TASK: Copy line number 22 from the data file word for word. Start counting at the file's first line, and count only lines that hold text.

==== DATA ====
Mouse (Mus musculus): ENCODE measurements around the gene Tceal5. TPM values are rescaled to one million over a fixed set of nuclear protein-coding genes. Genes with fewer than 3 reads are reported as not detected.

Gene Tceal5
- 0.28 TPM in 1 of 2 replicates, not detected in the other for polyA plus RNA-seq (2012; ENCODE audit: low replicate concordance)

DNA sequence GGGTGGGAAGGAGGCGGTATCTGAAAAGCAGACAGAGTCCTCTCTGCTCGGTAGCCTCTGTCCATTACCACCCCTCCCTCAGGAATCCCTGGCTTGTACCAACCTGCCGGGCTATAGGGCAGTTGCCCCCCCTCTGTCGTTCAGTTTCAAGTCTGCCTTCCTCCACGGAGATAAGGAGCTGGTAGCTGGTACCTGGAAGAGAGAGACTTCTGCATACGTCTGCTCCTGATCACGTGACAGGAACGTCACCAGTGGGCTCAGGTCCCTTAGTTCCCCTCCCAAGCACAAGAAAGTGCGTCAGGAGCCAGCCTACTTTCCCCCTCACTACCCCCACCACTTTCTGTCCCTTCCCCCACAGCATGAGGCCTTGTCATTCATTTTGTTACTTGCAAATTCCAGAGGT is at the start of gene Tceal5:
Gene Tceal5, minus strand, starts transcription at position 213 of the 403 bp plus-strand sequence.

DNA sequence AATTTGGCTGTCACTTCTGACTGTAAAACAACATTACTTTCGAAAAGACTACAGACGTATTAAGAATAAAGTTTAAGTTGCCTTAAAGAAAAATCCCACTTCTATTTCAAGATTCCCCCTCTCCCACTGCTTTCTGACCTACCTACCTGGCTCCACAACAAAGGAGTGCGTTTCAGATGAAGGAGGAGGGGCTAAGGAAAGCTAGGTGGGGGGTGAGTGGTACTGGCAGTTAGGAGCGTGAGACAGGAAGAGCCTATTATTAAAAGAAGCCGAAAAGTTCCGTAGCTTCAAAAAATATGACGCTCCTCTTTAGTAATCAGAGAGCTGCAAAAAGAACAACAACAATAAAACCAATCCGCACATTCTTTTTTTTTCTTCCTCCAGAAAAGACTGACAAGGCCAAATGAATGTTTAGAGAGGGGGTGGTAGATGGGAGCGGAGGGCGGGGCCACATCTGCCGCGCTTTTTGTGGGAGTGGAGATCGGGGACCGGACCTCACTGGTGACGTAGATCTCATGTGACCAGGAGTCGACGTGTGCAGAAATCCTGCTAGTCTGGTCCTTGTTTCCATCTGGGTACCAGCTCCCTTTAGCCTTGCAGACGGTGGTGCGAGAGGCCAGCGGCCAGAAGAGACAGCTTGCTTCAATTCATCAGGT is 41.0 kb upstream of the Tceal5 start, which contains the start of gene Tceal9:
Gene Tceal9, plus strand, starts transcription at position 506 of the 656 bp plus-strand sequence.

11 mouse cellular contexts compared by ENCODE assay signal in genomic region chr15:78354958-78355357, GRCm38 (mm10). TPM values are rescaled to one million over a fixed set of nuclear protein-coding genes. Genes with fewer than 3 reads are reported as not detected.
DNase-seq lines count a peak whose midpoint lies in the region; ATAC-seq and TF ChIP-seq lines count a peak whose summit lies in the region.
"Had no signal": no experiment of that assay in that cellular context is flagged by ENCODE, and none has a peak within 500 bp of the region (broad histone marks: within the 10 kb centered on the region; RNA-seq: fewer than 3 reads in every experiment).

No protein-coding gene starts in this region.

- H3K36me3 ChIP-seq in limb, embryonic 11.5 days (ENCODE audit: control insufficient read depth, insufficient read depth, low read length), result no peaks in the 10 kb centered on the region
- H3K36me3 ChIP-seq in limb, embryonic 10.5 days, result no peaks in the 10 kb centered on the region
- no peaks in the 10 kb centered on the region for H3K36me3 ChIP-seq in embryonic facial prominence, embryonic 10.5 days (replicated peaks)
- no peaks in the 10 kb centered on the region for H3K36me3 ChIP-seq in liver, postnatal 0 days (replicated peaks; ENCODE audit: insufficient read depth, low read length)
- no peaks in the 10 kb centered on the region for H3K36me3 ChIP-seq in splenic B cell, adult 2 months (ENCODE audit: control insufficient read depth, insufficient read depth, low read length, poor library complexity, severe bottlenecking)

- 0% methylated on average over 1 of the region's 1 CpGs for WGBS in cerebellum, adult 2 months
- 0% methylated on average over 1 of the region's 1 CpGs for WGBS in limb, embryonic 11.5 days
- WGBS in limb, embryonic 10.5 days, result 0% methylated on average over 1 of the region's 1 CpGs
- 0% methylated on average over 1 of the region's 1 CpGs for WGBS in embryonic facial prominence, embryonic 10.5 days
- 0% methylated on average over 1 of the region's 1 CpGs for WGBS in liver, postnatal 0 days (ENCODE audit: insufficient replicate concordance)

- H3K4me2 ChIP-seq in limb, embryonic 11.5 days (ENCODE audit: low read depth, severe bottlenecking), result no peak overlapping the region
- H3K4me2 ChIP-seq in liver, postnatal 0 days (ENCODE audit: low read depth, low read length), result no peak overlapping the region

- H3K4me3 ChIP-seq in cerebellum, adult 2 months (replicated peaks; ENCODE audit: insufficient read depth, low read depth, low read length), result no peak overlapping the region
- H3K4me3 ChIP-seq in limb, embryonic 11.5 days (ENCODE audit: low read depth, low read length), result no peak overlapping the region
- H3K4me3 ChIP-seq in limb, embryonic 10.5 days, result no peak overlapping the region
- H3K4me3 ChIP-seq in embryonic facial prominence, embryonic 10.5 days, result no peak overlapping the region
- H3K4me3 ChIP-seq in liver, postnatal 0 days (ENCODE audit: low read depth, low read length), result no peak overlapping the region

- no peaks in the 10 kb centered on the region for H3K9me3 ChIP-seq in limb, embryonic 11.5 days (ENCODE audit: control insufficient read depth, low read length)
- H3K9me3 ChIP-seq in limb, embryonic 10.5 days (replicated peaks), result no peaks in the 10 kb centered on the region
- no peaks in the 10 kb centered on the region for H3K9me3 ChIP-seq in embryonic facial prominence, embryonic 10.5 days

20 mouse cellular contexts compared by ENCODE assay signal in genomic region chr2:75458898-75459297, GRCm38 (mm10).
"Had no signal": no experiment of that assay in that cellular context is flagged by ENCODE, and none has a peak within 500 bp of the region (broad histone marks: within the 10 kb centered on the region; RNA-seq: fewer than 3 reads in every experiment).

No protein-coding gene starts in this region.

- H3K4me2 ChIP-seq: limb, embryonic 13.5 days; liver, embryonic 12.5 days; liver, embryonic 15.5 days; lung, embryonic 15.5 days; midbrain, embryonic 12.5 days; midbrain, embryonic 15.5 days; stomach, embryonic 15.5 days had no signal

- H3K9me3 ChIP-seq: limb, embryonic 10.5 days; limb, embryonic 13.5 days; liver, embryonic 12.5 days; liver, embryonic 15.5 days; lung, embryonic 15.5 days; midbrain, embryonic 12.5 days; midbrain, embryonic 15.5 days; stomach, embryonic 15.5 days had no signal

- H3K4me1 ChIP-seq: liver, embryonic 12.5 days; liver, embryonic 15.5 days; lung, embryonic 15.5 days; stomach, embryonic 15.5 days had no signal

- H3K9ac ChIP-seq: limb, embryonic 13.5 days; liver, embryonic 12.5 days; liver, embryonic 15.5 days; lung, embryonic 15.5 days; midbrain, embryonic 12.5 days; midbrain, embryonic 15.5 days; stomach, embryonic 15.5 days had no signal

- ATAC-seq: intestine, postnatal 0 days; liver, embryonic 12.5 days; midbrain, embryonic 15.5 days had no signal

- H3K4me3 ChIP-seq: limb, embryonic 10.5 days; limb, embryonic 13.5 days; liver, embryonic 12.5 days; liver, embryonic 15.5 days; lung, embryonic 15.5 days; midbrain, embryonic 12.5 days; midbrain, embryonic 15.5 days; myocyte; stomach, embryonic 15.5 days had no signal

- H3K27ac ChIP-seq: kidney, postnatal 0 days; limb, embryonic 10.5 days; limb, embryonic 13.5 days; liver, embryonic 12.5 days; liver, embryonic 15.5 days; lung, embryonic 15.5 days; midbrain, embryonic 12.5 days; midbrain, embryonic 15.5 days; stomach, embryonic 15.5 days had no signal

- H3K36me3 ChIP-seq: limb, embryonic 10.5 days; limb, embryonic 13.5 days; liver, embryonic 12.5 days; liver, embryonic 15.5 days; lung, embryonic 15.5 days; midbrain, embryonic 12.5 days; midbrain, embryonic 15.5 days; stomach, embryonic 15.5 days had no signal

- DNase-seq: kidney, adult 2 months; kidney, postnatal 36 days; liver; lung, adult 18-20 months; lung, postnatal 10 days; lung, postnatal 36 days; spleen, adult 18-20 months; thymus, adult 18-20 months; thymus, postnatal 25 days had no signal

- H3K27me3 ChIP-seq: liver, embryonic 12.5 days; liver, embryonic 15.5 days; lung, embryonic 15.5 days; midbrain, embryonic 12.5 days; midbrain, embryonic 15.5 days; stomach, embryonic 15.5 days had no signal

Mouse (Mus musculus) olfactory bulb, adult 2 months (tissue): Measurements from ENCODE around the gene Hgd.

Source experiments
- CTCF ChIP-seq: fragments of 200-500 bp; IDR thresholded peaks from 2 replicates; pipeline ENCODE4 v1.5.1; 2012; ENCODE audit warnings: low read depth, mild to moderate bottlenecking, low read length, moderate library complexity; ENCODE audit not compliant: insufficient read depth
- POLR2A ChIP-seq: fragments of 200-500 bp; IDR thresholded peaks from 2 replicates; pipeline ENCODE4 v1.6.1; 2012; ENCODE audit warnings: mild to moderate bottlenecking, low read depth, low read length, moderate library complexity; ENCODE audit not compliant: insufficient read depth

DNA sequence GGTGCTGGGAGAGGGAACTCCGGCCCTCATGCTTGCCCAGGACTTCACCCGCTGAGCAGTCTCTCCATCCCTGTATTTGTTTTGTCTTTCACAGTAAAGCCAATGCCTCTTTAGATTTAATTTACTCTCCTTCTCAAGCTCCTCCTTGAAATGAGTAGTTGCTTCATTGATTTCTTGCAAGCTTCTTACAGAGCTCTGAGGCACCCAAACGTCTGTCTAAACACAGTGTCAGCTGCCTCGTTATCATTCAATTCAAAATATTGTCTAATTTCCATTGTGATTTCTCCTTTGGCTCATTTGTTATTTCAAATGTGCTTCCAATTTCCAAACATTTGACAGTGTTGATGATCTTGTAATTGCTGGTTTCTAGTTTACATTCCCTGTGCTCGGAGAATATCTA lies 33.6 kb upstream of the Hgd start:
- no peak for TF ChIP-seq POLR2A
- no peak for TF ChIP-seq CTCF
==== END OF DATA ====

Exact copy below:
- H3K4me2 ChIP-seq in limb, embryonic 11.5 days (ENCODE audit: low read depth, severe bottlenecking), result no peak overlapping the region